Margaret D’Arcy (1918-2018) was a Northern Irish actress from South Belfast. After studying drama in London, she returned to Belfast to become a leading member of the Ulster Group Players, with whom she acted throughout the 1940s and ‘50s, starring in roles such as the lead character Diana in CK Munro’s play of the same name, and Dr Anice Hollingshead in Blind Man’s Buff. After the Group Theatre disbanded, D’Arcy appeared in the West End production, The Tenth Man, directed by Tyrone Guthrie in 1961, before returning to Belfast to join the Lyric Players. She starred in many plays with the Lyric Theatre, performing alongside Liam Neeson in Brian Friel’s The Loves of Cass Maguire, Christina Reid’s Tea in a China Cup, and Graham Reid’s The Hidden Curriculum, which she also performed for radio. Margaret D’Arcy had a prolific radio career, spanning from 1949-1990s. She acted alongside Stella McCusker, as telephone operator Muriel in the radio comedy Ballylenon, a role for which she discharged herself from hospital to reprise when the series returned to the airwaves in 2010. In 1977 she was awarded the Queen’s Medal, and in 1979, Queen’s University of Belfast awarded her with an honorary Master of Arts in recognition of her services to theatre and radio in Ireland. In 1988 she toured with the Belfast Civic Arts Theatre in The Prime of Miss Jean Brodie. Margaret D’Arcy also appeared in several BBC television dramas, including The Precious Blood, in 1996, and later in such films as, Wild about Harry (2000), and Puckoon (2002).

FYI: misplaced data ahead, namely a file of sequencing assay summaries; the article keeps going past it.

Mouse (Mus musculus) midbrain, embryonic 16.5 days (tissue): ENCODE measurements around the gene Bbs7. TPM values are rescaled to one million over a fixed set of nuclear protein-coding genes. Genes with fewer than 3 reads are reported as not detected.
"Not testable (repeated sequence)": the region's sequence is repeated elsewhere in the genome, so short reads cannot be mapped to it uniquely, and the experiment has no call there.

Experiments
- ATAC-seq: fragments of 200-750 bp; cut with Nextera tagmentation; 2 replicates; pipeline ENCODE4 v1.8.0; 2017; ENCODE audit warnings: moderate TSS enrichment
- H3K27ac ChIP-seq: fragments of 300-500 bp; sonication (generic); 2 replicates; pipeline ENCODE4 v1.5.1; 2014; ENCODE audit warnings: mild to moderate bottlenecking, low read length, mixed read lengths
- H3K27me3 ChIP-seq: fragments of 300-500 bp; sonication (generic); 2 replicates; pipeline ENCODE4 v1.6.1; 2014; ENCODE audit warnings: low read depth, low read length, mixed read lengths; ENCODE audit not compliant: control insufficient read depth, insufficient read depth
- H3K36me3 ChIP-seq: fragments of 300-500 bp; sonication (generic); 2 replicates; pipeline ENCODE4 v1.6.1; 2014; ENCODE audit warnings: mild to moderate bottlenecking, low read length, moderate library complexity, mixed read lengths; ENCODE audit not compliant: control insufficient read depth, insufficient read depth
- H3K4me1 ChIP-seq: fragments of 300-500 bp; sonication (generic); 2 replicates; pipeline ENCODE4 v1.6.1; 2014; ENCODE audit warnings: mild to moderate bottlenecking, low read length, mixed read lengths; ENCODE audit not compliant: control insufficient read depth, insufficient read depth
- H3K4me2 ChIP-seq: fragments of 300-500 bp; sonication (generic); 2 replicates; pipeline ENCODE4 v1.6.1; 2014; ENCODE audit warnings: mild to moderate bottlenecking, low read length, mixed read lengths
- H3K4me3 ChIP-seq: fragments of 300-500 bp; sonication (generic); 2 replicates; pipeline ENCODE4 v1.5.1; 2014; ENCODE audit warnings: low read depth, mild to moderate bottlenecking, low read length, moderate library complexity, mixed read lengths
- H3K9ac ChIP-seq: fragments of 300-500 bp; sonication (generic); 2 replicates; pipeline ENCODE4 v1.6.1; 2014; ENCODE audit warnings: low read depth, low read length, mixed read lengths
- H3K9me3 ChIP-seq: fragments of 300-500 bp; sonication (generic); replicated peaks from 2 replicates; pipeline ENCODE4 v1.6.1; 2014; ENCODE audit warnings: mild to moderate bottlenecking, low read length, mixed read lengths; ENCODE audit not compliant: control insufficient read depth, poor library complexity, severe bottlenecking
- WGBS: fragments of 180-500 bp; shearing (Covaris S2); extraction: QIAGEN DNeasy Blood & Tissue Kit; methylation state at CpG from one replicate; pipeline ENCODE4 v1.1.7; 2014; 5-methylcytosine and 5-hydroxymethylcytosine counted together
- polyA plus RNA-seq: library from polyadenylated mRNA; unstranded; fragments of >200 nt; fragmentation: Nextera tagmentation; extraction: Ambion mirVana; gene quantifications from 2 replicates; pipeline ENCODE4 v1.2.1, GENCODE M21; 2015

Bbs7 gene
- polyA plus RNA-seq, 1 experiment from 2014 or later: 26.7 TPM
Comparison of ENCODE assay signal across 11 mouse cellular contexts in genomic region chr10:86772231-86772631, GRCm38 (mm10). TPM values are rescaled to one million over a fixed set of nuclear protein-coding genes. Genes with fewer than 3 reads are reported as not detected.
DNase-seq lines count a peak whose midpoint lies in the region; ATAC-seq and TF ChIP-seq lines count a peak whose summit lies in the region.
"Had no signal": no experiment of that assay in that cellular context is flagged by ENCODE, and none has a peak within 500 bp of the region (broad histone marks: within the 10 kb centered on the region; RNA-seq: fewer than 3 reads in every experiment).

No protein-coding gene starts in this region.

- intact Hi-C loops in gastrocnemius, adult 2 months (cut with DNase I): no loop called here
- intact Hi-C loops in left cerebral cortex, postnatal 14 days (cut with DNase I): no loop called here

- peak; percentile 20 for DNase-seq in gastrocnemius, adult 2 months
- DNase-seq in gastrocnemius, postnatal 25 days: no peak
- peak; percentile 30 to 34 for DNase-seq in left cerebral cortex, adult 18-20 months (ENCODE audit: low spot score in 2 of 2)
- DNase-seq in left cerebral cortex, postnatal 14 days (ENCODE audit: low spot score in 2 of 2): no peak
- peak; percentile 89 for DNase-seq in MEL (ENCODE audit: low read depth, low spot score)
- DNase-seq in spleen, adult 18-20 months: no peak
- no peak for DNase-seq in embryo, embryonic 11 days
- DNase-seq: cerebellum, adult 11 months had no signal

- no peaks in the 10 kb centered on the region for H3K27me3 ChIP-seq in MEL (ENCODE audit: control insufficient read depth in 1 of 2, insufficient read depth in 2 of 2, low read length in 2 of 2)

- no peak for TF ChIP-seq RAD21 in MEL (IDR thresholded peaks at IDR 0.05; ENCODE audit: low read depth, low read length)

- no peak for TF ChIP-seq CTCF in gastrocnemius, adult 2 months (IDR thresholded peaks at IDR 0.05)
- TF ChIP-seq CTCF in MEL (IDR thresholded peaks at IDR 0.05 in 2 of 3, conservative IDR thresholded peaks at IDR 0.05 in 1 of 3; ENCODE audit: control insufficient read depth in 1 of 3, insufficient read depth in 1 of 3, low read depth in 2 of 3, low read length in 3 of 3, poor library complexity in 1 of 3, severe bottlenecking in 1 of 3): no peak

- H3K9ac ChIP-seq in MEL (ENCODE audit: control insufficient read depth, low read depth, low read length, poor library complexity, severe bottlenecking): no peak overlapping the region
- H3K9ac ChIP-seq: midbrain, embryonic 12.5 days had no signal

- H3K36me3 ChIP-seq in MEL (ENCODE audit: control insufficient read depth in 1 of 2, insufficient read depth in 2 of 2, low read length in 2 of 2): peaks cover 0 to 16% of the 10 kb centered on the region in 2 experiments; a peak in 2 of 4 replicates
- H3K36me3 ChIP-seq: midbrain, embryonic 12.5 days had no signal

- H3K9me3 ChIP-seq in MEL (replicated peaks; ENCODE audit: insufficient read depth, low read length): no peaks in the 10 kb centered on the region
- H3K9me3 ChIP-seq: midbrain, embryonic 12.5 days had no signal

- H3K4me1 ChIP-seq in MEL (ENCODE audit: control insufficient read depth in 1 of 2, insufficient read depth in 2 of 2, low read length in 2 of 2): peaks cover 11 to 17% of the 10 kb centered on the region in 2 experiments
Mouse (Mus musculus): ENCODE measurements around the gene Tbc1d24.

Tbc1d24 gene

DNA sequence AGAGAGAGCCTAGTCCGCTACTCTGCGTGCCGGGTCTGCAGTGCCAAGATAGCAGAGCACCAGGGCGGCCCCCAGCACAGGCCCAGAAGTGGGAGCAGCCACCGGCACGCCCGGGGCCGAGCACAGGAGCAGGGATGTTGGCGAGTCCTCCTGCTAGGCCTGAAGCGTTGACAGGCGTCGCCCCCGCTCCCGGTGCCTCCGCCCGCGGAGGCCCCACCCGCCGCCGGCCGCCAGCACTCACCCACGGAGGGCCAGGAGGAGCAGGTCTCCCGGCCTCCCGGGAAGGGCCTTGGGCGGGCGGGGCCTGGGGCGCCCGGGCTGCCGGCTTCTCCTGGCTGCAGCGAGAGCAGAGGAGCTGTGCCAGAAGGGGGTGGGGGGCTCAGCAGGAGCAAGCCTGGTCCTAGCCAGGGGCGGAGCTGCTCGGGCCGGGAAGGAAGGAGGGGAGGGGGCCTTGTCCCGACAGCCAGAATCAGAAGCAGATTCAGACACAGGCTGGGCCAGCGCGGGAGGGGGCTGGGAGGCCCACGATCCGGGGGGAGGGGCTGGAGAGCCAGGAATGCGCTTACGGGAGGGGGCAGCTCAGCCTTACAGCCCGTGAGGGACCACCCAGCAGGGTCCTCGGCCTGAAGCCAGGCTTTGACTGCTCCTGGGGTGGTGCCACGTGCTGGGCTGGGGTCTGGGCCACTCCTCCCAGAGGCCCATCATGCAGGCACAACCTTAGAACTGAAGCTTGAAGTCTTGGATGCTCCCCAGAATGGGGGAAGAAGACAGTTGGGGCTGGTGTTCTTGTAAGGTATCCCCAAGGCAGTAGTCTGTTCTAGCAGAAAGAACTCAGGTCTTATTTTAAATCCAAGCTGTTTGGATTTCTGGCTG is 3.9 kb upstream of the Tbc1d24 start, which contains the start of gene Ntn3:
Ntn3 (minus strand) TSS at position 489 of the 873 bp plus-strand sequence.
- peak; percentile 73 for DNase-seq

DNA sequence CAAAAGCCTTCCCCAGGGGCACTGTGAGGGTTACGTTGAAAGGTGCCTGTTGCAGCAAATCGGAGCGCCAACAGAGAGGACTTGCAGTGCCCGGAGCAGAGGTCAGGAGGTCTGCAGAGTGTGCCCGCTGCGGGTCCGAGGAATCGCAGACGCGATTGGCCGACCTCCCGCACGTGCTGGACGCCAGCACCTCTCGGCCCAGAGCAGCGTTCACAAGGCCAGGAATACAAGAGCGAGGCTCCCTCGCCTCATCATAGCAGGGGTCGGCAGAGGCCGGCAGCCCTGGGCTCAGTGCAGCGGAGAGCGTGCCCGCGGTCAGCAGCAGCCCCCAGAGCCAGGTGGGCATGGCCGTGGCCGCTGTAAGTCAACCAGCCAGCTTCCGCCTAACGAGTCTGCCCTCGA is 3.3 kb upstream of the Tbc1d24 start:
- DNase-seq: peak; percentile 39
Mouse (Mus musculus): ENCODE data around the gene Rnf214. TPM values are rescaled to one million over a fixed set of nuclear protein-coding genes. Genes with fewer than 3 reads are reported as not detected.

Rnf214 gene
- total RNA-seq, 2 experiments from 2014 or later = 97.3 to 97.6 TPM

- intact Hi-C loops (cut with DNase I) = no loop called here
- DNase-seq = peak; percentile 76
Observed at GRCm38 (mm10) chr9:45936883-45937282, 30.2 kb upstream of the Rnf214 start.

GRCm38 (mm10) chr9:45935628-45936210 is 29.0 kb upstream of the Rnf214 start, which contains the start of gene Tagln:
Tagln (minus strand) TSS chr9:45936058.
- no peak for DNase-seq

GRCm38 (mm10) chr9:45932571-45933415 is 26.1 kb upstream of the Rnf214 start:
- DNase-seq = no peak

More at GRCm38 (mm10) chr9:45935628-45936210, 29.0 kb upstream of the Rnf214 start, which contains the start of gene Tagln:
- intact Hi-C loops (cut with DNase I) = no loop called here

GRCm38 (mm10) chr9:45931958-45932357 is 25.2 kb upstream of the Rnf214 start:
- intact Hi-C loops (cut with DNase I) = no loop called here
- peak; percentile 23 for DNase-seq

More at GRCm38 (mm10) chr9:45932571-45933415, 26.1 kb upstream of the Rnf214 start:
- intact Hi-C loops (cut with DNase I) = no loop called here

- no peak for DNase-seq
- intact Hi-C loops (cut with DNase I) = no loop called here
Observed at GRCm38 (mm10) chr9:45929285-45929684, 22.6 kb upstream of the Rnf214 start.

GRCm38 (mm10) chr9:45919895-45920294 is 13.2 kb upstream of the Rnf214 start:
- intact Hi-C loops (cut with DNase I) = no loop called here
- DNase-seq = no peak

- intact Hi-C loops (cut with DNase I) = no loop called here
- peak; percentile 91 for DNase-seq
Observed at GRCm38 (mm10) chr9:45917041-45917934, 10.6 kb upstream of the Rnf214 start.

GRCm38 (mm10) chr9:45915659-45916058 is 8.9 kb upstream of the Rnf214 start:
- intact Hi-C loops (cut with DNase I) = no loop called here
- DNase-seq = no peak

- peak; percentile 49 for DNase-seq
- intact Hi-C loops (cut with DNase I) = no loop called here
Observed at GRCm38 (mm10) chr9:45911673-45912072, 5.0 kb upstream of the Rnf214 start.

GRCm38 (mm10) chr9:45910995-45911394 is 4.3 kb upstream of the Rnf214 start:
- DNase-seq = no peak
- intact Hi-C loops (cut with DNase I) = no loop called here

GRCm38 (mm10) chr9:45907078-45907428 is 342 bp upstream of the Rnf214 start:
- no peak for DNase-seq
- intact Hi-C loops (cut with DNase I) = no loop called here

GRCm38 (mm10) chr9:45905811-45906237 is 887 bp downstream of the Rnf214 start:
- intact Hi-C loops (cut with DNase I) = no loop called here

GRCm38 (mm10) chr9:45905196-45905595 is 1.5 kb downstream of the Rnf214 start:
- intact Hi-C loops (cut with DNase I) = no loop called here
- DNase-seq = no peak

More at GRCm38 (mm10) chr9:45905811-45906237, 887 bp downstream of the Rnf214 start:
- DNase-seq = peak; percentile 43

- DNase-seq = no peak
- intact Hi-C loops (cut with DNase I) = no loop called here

This archive contains some newspaper clippings about Margaret D’Arcy’s community involvement in Northern Ireland, including a fundraising appeal for a new hospital in Newry, adjudicating in Larne and Armagh Drama Festivals, and her appearance in the Ulster Actors Company production of Blythe Spirit.